Perhaps the summation of Lewis’ argument can be found here:

“If you will not obey the Tao, or else commit suicide, obedience to impulse (and therefore, in the long run, to mere ‘nature’) is the only course left open. At the moment, then, of Man’s victory over Nature, we find the whole human race subjected to some individual men, and those individuals subjected to that in themselves which is purely ‘natural’ – to their irrational impulses. Nature, untrammeled by values, rules the Conditioners and, through them, all humanity. Man’s conquest of Nature turns out, in the moment of its consummation, to be Nature’s conquest of Man.”

In the final analysis The Abolition of Man is a powerful argument for first principles, those basic and universal values which are shared by mankind, standing as self-evident and thereby forming the only foundation upon which anything – even any argument – can be based, for without axioms no progress can be made and nothing can be proven. Finishing out at a nice 81 pages the book can easily be read in one sitting and serves as wonderful food for thought while pondering the basic questions of morality and values.

Memorable Quotes:

-“No emotion is, in itself, a judgment; in that sense all emotions and sentiments are alogical. But they can be reasonable or unreasonable as they conform to Reason or fail to conform. The heart never takes the place of the head: but it can, and should, obey it.”

-“It is no use trying to ‘see through’ first principles. If you see through everything, then everything is transparent. But a wholly transparent world is an invisible world. To ‘see through’ all things is the same as not to see.”

“If the pursuit of scientific knowledge is of real value, then so is conjugal fidelity. The rebellion of new ideologies against the Tao is a rebellion of the branches against the tree: if the rebels could succeed they would find that they had destroyed themselves. The human mind has no more power of inventing a new value than of imagining a new primary color…”

-“We make men without chests and expect of them virtue and enterprise. We laugh at honour and are shocked to find traitors in our midst.”

Specific Criticisms

Perhaps my only criticism of this text is that I think Lewis sets out on a futile task by denying himself the argument for theism, specifically Christianity. Granted, he does state that “In order to avoid misunderstanding, I may add that though I myself am a Theist, and indeed a Christian, I am not here attempting any indirect argument for Theism. I am simply arguing that if we are to have values at all we must accept the ultimate platitudes of Practical Reason as having absolute validity… Whether this position implies a supernatural origin for the Tao is a question I am not here concerned with.”

Personally, I don’t believe that it is possible to address whether there are “ultimate platitudes of Practical Reason” without discussing (directly or indirectly) whether or not these have a supernatural origin; not only this, but sufficing to refer to these as simply the results of ‘Practical Reason’ is to do somewhat of a disservice to the creator who put them in place. There is no basis for Practical Reason outside theism. Perhaps one might dismiss this as attempt to gain a neutral ground with his audience, designating these axioms as natural reason and using a third party term (Tao) when speaking of them. This may be a valid case, though it still encourages the autonomy of man in such cases (where it is the this rebellious autonomy which is the true issue).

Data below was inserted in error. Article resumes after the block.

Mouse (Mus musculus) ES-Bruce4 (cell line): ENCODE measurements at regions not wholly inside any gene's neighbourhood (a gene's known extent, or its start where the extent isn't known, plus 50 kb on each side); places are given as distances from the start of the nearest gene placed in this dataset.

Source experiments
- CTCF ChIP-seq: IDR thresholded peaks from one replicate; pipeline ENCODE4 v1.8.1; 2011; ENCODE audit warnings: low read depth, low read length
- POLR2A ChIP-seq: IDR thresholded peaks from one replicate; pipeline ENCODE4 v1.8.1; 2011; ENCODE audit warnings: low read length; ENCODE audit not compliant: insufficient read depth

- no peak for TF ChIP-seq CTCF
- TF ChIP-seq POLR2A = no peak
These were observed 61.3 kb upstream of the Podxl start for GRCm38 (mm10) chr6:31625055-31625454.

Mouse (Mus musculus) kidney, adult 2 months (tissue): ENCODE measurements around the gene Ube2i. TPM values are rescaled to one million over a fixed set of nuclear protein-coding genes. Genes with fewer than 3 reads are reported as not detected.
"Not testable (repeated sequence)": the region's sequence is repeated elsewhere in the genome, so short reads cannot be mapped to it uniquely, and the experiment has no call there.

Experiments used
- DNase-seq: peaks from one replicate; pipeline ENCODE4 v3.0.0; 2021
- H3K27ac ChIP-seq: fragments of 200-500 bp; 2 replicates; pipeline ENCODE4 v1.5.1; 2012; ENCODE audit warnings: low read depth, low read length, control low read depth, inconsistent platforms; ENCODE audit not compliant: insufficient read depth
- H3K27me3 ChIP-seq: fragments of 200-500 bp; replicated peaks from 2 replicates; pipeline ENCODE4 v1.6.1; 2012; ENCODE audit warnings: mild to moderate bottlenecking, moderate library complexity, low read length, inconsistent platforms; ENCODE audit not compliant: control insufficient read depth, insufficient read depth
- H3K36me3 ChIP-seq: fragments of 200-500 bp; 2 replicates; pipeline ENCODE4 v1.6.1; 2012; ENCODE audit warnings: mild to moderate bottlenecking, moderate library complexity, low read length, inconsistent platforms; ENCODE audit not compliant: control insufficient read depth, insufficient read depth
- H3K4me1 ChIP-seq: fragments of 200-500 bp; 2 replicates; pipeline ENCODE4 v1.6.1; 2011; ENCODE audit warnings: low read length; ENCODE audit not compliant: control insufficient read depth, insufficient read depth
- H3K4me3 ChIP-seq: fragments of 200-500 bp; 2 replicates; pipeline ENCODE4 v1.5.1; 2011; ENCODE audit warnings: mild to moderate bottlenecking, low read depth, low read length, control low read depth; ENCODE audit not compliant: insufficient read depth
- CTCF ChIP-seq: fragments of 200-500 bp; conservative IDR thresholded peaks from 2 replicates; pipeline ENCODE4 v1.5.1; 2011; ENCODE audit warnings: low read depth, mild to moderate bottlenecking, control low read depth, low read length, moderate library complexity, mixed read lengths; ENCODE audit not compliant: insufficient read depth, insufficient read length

————————–

This isn’t a criticism, but simply an interesting note which I’d never noticed in Lewis before; that is, the presuppositional nature of some of his thought. Two quotes will do well to illustrate this

“But as we have seen, all the values which he uses in attacking the Tao, and even claims to be substituting for it, are themselves derived from the Tao. If the Tao falls, all his own conceptions of value fall with it… Only by such shreds of the Tao as he has inherited is he enabled to even attack it.”

“Unless you accept these without question as being to the world of action what axioms are to the world of theory, you can have no practical principles whatever. You cannot reach them as conclusions: they are premises… If nothing is self-evident, nothing can be proved. Similarly if nothing is obligatory for its own sake, nothing is obligatory at all.”

In replacing the Tao with God, in replacing ‘for its own sake’ with ‘due to the nature of God, we begin to have one of the basic arguments of the presuppositional apologetic. That is, that without God one cannot have meaning, nor can one make sense of anything which they see before them. “If nothing is self-evident, nothing can be proved” and the basis for their self-evidence is the testimony of God, the standards which He has set in place. Any system which is created apart from the Christian one is held up by boards and pillars borrowed from the Christian worldview, that is “Only by such shreds of [Christianity] as he has inherited is enabled to even attack it.” Or as Belloc states “Wherefore, it is said of heresies that ‘they survive by the truths they retain.'”

Compare this to statements made by presuppositional apologist Greg Bahnsen:

“If Christianity were not true, the unbeliever could not prove or understand anything. Only the Christian worldview makes sense out of the logic, science, morality, etc. to which both sides to the dispute appeal — not to mention, alone makes sense out of the very process of reasoning and arguing at all.”

“The unbeleiver is not completely blind to any and all truth, for he shares in common grace – yet this truth that he has is borrowed from us.”